Tuesday, December 22, 2009

A Snowy Walk Through Hunter College, A Long Time Ago

I attended kindergarten, grammar school, high school and college in Manhattan. It was natural.

September 1972, I entered Hunter College with 16,000 other matriculating students.
I was way in the back of the line when they gave me my first class schedule. I had little choice in picking five classes and the guy who put my schedule together handed me a card and shook my hand, "This is the worst schedule I've ever seen."
Monday, Thursday 8-11am; 3-5pm ~ Wed 8-10am; Friday 8-10am; 4-5pm.
I played football for the Bronx Warriors, and broke my fibula a week before my first Hunter class. My first two weeks I was on crutches. Most kids avoided the slow elevators. I took one to the 10th floor then went back and forth hopping the staircase from 7th to 10th floor to class. I held the crutches in one arm and took one step at a time on my good foot while a thousand kids ran around and through me. It was impossible to hold the giant heavy door open alone and get through it before it closed back on me. I needed help and usually slid through when a gang of kids went through, or sometimes...
late for a class, I was on the stairs with a few stragglers. At the 9th floor door, a very pleasant Chinese student smiled towards me, and apparently was holding the door for me. He appeared happy. I said, "thank you," and put my crutches in place under my arms and put my head down to go through the doorway. The pleasant smiling student let the door go, it whacked me in the head, and with my arms locked to the crutches I moon-walked backward quickly across the landing, slammed into the huge radiator and fell into a heap.
That first semester, I took a course, "Probabilities & Statistics," for two purposes: improve my weak gambling skill and satisfy my Math & Science requirement. 8am, Mon & Thurs, I dreaded the first class, I don't wake well. Got there late, opened the door, and saw a tall thirtish teacher, one goofy guy and forty nursing students, half of them Irish with those cute little noses. I was never late again.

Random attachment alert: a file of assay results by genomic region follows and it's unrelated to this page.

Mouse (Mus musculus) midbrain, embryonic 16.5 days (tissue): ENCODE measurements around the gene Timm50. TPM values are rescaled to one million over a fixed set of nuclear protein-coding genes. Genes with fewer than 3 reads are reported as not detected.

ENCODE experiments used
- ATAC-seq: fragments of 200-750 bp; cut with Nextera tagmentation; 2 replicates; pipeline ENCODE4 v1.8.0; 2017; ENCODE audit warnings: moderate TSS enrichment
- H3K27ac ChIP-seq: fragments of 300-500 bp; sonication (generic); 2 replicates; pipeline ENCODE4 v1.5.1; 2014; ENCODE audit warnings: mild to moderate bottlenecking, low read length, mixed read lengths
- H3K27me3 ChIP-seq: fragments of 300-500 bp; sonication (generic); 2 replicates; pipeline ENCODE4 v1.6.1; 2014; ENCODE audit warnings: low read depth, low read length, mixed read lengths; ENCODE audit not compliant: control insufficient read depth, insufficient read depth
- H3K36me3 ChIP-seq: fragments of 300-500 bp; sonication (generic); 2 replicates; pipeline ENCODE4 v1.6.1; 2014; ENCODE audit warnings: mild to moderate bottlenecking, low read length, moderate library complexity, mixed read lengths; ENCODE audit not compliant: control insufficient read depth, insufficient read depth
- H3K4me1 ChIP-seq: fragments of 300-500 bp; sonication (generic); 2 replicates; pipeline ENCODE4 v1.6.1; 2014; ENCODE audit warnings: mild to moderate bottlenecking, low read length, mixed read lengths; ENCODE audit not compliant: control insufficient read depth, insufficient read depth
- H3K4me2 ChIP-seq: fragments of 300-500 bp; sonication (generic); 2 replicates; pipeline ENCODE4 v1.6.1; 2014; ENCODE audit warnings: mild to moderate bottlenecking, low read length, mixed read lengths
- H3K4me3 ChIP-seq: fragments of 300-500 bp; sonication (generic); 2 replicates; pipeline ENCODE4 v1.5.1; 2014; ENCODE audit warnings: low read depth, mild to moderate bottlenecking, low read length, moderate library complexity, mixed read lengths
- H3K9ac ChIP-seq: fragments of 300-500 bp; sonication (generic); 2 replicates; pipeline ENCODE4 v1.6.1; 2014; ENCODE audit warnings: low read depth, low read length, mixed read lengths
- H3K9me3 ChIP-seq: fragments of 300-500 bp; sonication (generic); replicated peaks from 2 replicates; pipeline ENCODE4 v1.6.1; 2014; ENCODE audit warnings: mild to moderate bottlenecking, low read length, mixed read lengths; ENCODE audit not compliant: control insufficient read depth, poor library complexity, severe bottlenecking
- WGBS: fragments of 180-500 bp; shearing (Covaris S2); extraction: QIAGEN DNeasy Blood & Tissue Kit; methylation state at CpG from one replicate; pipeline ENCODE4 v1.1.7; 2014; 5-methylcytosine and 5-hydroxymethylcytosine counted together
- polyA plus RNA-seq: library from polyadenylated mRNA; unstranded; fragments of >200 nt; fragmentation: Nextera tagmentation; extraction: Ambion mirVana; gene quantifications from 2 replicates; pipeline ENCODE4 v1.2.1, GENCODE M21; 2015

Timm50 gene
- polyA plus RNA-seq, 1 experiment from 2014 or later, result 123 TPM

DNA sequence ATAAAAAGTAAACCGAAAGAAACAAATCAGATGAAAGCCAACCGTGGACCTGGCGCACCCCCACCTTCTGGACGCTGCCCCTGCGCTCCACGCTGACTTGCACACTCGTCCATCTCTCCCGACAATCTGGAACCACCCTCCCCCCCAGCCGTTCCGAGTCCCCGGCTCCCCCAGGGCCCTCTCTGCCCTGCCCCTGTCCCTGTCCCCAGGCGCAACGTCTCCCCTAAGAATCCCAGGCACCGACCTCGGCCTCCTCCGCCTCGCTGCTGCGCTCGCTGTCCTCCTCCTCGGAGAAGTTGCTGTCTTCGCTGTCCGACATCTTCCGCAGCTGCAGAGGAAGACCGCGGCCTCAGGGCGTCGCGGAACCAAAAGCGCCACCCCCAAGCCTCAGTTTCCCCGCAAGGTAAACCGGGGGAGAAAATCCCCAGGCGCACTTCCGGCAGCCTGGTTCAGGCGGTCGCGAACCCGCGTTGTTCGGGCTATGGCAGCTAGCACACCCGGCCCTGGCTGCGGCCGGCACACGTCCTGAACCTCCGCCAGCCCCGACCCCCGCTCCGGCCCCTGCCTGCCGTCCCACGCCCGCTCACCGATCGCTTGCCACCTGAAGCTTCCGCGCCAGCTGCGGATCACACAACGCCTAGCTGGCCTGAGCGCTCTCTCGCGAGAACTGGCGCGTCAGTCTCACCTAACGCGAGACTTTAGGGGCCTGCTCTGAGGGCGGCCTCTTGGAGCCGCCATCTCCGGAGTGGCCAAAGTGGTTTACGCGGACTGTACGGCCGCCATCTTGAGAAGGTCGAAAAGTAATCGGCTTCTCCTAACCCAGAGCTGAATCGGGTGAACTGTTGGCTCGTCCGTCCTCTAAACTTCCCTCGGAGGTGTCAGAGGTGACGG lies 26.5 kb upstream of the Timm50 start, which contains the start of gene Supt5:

My last year at Hunter, I hung around with Susan. We met in a Flemish Art class, Susan looked like The Girl with a Pearl Earring, this made absolute sense to me. Museum guards at the Met threatened us three times with expulsion. On a class trip, our teacher scolded us, "Seriously, you two, need to grow up." Susan and I took this as a compliment. We bought 25 cent bagel sandwiches in the High School building and put a ton of free Mayo on the one slice of Swiss or Bologna. We went to the Zoo when we should have been in class, and went to class when we should have gone to the Zoo. Susan made Hunter better.

My favorite teachers: Robert J. White, Classics, he imitated a werewolf and launched tribal mating calls in class, Dr. White turned me onto Edward Albee and Pasolini films. Professor Richard Barickman taught me: Poetry, Hardy, Elliot, Thackeray, Dickens and Henry James. He always wore riding boots like Heathcliff with the pants tucked in and taught me critical literary analysis.
Professors White & Barickman led me to a rich appreciation for ancient civilizations, and in literature: D.H. Lawrence, Mann, James, Romantic and Victorian poetry (I still own my Washington Square Press paperbacks edited by William H. Marshall). These two men loved language with all their hearts and we soaked it up.

building on 65th Street and Park Avenue, just looked pretty against the sky

No comments: